Further targeting complexity, Trump's outline ends the current endless litany of deductions, with the exception of charitable donations and home mortgage interest.  That will elicit howls from deep blue states like California and New York, since it ends the existing deduction for state and local taxes.  But high-tax states shouldn't be rewarded for their poor tax policy choices vis-a-vis more competitive states, and the fact is that approximately 90% of those deductions are currently taken by people earning over $100,000.  So much for liberals' class warfare propaganda. 

Liberals' other reflexive criticism is that we can't cut taxes and risk higher deficits.  But America's debt problem didn't germinate due to insufficient taxation, but because of out-of-control spending.  To illustrate, over just the past six months the federal government collected a new record amount of individual income taxes and payroll taxes.  Unfortunately, spending skyrocketed under Obama, leading to a doubling of the national debt in just eight years.  The way to reduce our deficits and debt is to restrain spending, not take more money from Americans' earnings. 

To be sure, many details remain subject to negotiation and Congressional compromise.  But Trump's plan offers an extremely encouraging outline, one that the final result should broadly reflect.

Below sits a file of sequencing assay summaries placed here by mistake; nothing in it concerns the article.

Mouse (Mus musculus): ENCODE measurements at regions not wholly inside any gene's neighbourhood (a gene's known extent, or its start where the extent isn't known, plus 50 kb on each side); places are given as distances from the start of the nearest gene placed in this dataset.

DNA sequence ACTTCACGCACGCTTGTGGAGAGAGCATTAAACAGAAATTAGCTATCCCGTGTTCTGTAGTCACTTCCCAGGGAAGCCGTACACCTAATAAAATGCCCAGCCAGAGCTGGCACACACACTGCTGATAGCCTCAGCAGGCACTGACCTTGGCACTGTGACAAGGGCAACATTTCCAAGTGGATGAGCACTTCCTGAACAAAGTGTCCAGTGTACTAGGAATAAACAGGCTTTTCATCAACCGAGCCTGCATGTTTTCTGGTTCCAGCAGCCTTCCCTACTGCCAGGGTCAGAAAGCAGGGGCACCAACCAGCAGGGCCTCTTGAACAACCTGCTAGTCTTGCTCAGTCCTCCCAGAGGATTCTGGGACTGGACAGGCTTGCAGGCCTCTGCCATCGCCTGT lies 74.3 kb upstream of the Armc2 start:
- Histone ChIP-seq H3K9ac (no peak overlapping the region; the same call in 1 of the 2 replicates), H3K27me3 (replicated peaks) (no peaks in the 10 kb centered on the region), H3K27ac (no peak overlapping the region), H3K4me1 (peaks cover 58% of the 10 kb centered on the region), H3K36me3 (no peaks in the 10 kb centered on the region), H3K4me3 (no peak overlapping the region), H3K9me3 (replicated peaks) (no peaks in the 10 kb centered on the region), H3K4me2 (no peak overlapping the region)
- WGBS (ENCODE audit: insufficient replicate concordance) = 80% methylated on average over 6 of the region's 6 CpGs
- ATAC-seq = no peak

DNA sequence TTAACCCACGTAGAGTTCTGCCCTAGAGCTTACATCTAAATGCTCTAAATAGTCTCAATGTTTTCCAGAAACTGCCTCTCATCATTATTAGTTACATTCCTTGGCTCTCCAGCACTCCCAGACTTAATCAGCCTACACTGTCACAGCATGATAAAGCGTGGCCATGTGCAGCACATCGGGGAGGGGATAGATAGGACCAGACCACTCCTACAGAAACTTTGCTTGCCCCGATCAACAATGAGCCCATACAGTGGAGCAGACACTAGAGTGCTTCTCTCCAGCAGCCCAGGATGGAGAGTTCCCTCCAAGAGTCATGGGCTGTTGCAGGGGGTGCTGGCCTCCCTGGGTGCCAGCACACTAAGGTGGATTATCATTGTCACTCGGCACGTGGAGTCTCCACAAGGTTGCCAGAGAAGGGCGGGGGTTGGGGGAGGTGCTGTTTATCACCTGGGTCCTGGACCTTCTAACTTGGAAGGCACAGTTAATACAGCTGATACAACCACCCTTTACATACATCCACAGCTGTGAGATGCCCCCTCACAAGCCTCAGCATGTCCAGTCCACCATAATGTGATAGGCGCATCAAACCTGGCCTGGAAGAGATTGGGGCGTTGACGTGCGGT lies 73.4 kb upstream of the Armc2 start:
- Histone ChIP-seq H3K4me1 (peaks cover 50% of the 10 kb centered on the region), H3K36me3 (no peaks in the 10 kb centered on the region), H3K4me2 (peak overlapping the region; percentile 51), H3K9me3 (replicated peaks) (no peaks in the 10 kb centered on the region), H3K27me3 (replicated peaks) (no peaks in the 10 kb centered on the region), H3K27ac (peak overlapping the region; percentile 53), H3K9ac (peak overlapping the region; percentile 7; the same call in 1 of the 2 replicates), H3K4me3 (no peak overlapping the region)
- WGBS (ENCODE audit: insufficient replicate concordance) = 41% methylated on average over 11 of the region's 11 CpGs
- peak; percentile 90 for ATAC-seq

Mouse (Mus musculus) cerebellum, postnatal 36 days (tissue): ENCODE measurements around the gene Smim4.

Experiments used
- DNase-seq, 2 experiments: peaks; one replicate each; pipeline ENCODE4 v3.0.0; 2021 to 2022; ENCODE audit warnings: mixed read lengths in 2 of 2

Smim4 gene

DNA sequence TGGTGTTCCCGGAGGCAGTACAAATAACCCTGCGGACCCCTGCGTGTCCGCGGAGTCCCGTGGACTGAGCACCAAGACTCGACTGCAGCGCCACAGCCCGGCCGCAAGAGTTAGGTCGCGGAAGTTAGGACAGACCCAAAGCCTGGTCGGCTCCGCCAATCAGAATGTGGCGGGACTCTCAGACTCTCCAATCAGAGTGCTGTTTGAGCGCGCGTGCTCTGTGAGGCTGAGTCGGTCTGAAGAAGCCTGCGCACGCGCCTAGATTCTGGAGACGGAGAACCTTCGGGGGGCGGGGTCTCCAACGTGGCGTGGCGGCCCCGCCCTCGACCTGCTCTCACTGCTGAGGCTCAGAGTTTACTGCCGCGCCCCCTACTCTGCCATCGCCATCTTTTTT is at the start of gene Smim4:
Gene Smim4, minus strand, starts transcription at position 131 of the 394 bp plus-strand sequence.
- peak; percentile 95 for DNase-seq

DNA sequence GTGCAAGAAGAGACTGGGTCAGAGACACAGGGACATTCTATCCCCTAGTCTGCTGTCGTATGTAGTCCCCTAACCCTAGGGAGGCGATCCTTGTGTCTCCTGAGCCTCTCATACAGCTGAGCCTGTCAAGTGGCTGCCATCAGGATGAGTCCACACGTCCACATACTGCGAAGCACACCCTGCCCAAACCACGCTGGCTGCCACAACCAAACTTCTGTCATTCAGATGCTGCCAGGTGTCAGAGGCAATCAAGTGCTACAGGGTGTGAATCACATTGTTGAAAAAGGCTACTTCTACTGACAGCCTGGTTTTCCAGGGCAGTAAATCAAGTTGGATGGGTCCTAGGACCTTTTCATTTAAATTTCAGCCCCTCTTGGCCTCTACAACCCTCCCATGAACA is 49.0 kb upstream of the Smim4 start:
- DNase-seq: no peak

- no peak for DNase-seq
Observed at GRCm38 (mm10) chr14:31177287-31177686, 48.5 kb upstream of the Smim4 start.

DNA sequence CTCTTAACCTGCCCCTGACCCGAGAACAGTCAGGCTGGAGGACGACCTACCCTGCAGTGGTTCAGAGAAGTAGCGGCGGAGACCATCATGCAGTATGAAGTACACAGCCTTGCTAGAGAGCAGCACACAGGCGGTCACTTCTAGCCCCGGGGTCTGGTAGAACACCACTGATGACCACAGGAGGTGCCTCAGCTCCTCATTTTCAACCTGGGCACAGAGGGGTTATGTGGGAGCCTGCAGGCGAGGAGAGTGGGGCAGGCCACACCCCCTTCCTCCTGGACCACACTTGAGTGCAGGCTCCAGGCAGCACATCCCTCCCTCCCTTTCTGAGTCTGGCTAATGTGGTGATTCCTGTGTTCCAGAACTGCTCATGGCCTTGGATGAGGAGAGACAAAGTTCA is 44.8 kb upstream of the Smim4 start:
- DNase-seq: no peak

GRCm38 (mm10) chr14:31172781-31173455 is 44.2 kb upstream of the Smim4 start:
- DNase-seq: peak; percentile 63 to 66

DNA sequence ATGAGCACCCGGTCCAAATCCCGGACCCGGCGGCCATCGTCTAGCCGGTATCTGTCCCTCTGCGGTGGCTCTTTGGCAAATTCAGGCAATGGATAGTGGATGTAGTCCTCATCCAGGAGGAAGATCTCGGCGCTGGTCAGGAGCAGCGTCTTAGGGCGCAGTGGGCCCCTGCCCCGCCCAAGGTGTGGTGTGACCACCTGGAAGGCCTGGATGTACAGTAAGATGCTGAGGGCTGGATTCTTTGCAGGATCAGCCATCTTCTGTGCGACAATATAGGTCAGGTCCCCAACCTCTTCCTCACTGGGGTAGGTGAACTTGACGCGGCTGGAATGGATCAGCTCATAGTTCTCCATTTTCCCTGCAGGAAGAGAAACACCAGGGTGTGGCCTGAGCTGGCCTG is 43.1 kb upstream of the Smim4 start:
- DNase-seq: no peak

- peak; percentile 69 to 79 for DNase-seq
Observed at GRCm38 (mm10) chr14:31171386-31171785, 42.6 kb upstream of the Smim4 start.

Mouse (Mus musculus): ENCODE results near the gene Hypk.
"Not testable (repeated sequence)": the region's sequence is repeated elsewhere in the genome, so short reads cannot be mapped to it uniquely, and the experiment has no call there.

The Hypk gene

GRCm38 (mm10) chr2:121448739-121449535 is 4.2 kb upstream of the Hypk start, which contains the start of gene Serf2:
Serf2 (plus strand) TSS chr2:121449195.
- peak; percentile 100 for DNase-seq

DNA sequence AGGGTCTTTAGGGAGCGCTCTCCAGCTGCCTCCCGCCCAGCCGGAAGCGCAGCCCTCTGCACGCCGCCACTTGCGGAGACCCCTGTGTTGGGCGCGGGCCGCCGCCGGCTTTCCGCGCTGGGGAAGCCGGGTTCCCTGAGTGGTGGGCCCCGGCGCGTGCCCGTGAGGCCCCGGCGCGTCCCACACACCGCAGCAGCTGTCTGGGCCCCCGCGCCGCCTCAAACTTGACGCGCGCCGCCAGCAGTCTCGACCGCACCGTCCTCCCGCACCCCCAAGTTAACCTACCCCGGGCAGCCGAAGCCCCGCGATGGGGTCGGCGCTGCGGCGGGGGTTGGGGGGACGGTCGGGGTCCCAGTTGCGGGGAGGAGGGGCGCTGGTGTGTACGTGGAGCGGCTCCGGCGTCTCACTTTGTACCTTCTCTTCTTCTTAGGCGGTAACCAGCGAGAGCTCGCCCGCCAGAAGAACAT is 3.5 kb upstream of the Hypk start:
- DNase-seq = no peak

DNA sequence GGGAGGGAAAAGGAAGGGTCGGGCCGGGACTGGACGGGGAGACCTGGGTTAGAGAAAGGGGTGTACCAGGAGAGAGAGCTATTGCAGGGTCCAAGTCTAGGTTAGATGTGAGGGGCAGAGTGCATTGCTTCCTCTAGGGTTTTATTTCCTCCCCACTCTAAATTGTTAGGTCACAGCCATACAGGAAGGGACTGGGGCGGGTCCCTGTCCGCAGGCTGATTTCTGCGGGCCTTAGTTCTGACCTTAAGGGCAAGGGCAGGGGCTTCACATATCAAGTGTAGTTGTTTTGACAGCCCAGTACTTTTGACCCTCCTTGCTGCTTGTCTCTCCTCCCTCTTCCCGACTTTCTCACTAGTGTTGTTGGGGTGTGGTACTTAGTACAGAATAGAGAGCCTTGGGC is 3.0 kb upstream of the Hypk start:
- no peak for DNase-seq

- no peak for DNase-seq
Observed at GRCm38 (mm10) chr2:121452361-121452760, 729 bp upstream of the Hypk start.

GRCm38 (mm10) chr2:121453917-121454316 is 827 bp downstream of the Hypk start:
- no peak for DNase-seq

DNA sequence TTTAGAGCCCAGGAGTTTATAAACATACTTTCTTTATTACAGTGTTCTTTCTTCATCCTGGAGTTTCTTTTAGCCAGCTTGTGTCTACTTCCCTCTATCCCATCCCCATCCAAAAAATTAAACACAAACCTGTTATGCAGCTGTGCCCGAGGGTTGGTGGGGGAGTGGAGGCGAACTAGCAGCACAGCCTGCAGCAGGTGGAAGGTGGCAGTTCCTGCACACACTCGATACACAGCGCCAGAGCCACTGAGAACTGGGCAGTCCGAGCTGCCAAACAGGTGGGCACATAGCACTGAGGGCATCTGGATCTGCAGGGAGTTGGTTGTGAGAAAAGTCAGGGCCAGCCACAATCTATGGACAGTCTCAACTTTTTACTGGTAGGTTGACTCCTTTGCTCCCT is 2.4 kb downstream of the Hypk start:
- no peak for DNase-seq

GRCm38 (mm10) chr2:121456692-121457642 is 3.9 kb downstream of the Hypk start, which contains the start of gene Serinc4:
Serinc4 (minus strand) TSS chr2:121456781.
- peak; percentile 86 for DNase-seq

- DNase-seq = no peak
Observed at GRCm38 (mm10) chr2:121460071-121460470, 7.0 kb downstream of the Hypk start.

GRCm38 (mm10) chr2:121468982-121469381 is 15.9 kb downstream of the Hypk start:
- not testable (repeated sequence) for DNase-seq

But that will take fortitude from Congress, as well as from voters who said they wanted precisely this type of change last November. 

Question of the Week   
Which one of the following is still remembered as the most infamous incident in American industrial history?
More Questions
Quote of the Day   
 
"A motion to censure House Intelligence Committee Chairman Adam Schiff, D-Calif., for his 'parody' reading of President Trump's July phone call with Ukrainian leader Volodymyr Zelensky during a hearing last month is gaining steam with House Republicans, as Fox News has learned 135 lawmakers have now signed on as co-sponsors.The resolution to censure Schiff -- who has become a favorite target of Republicans…[more]
 
 
—Andrew O'Reilly, Fox News
— Andrew O'Reilly, Fox News
 
Liberty Poll   

Do you agree or disagree with President Trump's decision to move American troops from northeast Syria prior to a Turkish military incursion into that region?